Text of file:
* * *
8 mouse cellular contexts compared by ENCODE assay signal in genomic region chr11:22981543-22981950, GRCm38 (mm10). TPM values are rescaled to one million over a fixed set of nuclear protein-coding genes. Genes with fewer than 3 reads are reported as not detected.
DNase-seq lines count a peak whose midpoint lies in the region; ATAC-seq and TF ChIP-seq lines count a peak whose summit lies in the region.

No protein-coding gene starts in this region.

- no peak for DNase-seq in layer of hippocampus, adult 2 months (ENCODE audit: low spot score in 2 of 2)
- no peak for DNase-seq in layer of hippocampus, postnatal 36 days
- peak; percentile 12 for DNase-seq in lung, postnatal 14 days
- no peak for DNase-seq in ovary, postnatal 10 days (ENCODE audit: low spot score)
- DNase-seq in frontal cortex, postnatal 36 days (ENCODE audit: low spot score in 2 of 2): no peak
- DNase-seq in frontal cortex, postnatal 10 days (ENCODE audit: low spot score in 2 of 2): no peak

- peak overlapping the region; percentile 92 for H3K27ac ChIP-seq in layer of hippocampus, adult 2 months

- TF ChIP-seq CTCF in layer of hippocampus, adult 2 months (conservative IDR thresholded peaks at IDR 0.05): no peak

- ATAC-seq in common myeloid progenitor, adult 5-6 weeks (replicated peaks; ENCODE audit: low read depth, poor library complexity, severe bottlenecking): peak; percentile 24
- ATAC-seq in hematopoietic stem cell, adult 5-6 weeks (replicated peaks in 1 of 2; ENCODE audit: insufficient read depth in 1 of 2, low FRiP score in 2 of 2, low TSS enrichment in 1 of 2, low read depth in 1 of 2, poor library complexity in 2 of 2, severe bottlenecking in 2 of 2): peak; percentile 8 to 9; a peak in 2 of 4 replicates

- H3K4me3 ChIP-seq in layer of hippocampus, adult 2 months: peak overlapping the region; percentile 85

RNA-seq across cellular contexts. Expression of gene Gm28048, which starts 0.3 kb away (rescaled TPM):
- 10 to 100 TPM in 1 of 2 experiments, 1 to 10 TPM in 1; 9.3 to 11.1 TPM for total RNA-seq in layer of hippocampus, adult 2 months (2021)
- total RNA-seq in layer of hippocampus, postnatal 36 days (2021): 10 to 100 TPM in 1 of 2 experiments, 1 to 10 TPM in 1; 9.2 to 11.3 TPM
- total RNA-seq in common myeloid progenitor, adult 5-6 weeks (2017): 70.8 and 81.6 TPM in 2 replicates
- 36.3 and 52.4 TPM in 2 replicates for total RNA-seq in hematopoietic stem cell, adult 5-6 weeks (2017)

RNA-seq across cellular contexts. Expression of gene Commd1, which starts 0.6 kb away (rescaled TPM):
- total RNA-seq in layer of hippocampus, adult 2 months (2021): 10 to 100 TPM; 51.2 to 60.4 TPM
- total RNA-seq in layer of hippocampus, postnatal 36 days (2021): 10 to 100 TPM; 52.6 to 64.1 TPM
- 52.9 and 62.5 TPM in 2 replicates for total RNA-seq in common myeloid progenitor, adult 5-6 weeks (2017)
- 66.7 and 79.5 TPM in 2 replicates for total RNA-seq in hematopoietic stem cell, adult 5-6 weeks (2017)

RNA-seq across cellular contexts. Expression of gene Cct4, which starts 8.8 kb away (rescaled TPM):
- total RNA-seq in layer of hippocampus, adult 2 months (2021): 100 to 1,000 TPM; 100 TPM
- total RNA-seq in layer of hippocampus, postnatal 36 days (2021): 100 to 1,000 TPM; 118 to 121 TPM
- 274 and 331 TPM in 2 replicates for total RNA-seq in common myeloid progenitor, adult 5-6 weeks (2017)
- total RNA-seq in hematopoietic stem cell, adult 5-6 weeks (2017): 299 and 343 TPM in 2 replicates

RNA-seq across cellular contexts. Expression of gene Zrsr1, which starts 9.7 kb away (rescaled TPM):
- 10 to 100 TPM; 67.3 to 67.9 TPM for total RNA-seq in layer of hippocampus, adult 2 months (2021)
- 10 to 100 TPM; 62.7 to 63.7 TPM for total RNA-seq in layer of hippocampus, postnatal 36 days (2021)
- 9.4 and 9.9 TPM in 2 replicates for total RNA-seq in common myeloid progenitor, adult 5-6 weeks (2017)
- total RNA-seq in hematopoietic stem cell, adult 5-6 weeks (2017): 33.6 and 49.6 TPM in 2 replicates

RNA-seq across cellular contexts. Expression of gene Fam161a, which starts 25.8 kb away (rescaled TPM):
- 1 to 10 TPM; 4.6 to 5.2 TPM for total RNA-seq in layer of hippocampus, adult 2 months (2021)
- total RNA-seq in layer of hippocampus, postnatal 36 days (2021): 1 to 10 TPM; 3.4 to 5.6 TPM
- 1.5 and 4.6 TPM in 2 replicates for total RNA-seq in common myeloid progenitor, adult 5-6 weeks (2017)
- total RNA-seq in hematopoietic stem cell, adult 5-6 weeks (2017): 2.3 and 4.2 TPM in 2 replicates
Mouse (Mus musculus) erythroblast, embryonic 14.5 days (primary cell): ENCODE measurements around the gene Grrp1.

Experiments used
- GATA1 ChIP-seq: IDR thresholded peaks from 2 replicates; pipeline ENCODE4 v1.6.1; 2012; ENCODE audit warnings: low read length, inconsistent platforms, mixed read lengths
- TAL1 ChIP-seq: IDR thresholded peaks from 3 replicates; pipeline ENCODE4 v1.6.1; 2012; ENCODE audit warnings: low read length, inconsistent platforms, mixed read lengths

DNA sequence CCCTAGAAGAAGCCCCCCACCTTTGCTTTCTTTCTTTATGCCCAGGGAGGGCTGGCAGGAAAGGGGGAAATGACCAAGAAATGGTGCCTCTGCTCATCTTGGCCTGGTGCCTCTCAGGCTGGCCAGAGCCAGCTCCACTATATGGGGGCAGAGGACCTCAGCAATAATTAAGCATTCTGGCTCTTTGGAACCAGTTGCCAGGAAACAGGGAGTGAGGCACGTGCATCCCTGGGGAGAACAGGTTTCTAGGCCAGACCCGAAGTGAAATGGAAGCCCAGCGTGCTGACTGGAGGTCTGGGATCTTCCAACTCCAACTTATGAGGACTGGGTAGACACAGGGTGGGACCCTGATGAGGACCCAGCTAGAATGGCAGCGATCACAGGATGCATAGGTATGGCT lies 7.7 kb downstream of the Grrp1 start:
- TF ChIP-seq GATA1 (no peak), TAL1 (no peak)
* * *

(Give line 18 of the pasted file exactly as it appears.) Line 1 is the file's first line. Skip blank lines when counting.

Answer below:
- total RNA-seq in common myeloid progenitor, adult 5-6 weeks (2017): 70.8 and 81.6 TPM in 2 replicates